Sub-aquatic mayflies, caddis larva and pupae make up the bulk of the trout’s diet. Pheasant tail nymphs and soft hackle patterns in sizes 14 through 20 can be the ticket to success. Dry fly aficionados can imitate the reliable midge hatches with sizes 20 through 24 flies in cream and dun (gray). Adult caddis also take fish in sizes 16 and 18 with dun- colored bodies that match most of the naturals. Soft-action 3- or 4-weight rods and double taper lines can enhance the delicate presentations.. Finer diameter tippets and extended leaders of 10 to 12 feet might also help induce rises. If canoe or kayak floating through a winter landscape is more your style the Niangua River downstream from Bennett Spring State Park offers a gentle float and hefty trout. Launch below highway 64 bridge and continue downstream approximately 6 miles to Barkley Access. Dun-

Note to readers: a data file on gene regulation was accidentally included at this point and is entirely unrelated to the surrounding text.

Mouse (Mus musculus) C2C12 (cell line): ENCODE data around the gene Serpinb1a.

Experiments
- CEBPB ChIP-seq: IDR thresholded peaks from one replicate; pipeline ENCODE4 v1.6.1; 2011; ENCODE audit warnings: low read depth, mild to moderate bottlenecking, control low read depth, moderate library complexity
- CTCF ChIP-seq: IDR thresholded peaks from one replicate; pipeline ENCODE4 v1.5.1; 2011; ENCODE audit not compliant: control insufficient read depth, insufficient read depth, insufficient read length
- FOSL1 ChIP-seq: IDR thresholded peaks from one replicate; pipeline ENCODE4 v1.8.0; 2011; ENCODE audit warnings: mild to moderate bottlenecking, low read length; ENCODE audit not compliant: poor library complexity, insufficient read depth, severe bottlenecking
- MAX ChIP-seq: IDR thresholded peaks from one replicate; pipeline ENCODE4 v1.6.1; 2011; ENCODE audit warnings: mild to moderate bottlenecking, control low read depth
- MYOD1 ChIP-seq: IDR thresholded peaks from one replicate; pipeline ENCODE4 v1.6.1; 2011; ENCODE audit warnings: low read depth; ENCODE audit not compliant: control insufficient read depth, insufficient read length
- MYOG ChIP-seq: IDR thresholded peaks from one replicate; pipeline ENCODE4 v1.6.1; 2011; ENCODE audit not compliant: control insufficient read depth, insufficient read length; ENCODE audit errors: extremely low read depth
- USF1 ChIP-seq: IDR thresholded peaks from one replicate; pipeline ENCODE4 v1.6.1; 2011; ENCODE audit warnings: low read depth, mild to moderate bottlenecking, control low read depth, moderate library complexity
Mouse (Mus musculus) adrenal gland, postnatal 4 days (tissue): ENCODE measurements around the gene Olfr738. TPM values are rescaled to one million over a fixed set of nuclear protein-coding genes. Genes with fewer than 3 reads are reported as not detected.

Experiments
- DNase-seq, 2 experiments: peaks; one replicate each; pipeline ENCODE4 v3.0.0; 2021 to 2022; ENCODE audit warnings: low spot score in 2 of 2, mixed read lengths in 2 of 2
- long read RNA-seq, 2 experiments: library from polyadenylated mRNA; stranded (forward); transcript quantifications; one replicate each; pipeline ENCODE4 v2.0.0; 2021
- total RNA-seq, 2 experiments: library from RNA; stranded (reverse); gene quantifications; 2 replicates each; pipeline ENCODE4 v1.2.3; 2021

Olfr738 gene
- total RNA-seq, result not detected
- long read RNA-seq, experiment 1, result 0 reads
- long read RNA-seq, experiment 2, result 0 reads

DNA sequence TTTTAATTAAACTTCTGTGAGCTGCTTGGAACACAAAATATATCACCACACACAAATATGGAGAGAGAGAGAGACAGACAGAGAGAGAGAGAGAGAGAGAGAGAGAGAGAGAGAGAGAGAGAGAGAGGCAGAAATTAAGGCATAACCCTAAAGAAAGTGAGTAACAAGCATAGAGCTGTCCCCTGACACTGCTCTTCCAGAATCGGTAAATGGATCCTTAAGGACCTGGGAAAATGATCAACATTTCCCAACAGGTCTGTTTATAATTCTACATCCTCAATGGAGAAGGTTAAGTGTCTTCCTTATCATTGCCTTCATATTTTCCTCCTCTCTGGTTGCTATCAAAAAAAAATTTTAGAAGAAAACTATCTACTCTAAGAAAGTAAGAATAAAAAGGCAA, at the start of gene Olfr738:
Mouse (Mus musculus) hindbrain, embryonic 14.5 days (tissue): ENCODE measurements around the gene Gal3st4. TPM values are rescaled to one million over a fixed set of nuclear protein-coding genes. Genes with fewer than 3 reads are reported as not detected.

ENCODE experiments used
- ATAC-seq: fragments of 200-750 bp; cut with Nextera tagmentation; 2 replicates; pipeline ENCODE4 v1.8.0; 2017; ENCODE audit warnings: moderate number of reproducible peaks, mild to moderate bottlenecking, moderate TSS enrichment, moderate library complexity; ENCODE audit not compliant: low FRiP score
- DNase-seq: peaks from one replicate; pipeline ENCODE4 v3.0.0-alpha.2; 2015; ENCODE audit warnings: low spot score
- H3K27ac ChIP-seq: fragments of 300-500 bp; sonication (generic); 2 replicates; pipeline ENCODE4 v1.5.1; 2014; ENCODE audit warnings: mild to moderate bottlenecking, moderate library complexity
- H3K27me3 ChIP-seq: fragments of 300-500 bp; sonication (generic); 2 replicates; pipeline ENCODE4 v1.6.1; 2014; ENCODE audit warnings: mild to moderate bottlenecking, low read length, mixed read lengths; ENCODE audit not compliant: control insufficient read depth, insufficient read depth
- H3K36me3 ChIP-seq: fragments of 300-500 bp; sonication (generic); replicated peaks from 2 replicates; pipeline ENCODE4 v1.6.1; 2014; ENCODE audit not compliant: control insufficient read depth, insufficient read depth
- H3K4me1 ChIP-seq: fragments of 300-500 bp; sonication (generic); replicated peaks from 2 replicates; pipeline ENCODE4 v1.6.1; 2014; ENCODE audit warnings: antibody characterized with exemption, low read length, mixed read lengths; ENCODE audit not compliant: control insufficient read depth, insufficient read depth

colored soft hackles in size 14 and zebra midges in size 16 are good producers. In deep pools try dropping a large zonker pattern to bottom then employ a slow lift, drop, strip retrieve. This is accomplished by lifting the rod tip 4-6 inches then lowering it to the original position and stripping to remove the slack line. The retrieve replicates a wounded minnow trying to right itself. The vulnerable morsel is irresistible to big trout. Big brown trout, some in excess of 20 inches, are a daily possibility. Sinking lines and 4X tippet can be good choices for this lunker hunt. An interesting hike-in area offers solitude and miles of productive water both up and downstream in the mid-section of the Meramec River. From the town of St. James travel south and east on Highway 8 for a short distance before turning east on County Road 3620. Turn right on Besmer Road then right at the first opportunity. A small parking area with posted regulations is located on the right side of the road and a path leads down a steep hillside to the river. The location is known as “Cardiac Hill”, but the hike can be well worth the effort. Watch for a midge hatch and match it with sizes 20 through 24 flies presented on extended leaders (12 feet or more) and fine tippet (6X-7X). Barring a hatch, dead-drift your favorite nymph patterns through pocket water, current seams and near obstructions. Upper Little Piney Creek offers a picturesque setting and technical wade fishing for a naturally reproducing trout population. Access this gorgeous water by traveling Highway 63 south from Rolla to well-marked US Forrest Service Road #1892. Follow the road to a series of designated parking areas each with voluntary pay stations that require just a couple of dollars per vehicle. Paths lead through dense woods to the stream. Soft hackles in small sizes, zebra midges, and a stealthy approach are recommended. The infancy of 2013 beckons you to piece together your favorite rod and enjoy the mid-winter pursuit of southern Missouri’s trout. The fish are abundant and the opportunities diverse. Terry and Roxanne Wilson are the authors of 4 books and more than 200 magazine articles about warmwater fly fishing. They reside near Bolivar, Missouri. Visit them at